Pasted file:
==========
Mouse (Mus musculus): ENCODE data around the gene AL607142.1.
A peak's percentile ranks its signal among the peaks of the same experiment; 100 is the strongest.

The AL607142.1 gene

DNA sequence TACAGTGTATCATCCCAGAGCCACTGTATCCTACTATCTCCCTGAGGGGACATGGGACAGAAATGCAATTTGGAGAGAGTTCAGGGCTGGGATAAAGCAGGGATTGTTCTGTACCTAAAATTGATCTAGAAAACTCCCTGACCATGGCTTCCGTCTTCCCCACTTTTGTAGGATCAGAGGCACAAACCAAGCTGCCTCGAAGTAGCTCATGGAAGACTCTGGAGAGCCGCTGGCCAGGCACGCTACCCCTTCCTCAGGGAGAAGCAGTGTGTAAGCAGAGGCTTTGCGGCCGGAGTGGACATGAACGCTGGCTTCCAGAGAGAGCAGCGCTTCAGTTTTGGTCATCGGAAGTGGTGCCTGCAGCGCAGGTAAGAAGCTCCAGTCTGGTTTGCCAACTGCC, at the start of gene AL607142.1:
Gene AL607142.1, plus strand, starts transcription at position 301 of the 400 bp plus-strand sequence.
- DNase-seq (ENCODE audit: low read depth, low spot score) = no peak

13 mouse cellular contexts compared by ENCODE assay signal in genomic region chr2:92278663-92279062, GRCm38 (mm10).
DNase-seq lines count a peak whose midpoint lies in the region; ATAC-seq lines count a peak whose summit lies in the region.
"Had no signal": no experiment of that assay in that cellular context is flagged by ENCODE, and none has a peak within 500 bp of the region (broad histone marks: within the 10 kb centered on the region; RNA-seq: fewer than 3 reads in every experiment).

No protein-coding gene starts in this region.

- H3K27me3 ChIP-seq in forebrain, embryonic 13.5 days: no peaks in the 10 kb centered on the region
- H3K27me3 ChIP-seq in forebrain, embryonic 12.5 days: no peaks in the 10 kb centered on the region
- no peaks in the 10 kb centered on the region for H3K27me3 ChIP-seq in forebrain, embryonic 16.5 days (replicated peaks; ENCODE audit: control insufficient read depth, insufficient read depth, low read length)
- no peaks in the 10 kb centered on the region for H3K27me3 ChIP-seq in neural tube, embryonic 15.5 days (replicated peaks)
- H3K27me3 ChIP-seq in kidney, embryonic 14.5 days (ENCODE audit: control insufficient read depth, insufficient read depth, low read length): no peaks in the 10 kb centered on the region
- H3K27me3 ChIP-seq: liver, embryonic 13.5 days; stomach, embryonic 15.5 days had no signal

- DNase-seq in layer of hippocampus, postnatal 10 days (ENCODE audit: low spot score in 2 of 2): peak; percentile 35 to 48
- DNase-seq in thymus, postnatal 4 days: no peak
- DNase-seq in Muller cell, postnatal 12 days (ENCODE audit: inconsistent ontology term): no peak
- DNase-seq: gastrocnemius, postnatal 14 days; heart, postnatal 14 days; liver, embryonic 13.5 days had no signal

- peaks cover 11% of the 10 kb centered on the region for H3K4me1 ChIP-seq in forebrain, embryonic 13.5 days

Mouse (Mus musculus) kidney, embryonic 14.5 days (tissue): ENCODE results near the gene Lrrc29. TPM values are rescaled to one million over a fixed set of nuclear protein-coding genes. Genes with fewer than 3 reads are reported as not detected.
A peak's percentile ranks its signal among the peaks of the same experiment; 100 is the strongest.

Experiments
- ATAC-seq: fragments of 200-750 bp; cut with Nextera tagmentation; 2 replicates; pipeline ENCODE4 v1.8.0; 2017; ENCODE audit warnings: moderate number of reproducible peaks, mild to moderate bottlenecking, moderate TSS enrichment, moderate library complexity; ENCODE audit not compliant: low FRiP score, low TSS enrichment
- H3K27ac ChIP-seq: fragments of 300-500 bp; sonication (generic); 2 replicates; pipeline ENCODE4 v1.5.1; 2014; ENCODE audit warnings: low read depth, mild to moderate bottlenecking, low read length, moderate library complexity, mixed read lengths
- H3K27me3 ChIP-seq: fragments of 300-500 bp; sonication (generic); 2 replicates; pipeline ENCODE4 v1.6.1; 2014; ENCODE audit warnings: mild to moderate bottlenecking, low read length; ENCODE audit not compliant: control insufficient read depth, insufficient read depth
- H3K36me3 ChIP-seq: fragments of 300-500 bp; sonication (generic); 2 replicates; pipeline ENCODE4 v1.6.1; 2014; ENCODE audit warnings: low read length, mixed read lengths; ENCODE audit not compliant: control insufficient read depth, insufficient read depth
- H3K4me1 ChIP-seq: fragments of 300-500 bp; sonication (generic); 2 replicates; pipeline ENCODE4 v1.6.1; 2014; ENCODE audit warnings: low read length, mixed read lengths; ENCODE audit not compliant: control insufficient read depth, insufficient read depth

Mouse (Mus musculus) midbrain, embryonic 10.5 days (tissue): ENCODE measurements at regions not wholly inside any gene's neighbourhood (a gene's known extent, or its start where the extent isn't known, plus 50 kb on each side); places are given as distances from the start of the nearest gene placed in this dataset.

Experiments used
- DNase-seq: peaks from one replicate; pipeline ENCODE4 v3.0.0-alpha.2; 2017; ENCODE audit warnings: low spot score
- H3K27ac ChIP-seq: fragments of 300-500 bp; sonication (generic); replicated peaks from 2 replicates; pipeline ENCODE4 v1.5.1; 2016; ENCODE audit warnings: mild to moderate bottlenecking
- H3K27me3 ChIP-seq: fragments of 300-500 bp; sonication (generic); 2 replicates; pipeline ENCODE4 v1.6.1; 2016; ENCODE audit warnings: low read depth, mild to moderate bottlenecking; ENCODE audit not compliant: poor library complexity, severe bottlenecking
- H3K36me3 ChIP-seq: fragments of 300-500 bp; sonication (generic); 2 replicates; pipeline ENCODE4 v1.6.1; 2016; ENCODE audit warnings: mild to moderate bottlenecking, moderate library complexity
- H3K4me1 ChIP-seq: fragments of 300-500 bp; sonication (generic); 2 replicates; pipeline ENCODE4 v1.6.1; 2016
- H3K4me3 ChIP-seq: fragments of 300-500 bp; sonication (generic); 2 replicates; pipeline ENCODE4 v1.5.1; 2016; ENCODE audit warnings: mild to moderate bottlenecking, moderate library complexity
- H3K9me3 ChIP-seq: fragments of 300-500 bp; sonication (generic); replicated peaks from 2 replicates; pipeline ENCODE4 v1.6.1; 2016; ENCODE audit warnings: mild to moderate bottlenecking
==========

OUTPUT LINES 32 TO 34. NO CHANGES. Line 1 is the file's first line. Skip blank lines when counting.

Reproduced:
- DNase-seq: peaks from one replicate; pipeline ENCODE4 v3.0.0-alpha.2; 2017; ENCODE audit warnings: low spot score
- H3K27ac ChIP-seq: fragments of 300-500 bp; sonication (generic); replicated peaks from 2 replicates; pipeline ENCODE4 v1.5.1; 2016; ENCODE audit warnings: mild to moderate bottlenecking
- H3K27me3 ChIP-seq: fragments of 300-500 bp; sonication (generic); 2 replicates; pipeline ENCODE4 v1.6.1; 2016; ENCODE audit warnings: low read depth, mild to moderate bottlenecking; ENCODE audit not compliant: poor library complexity, severe bottlenecking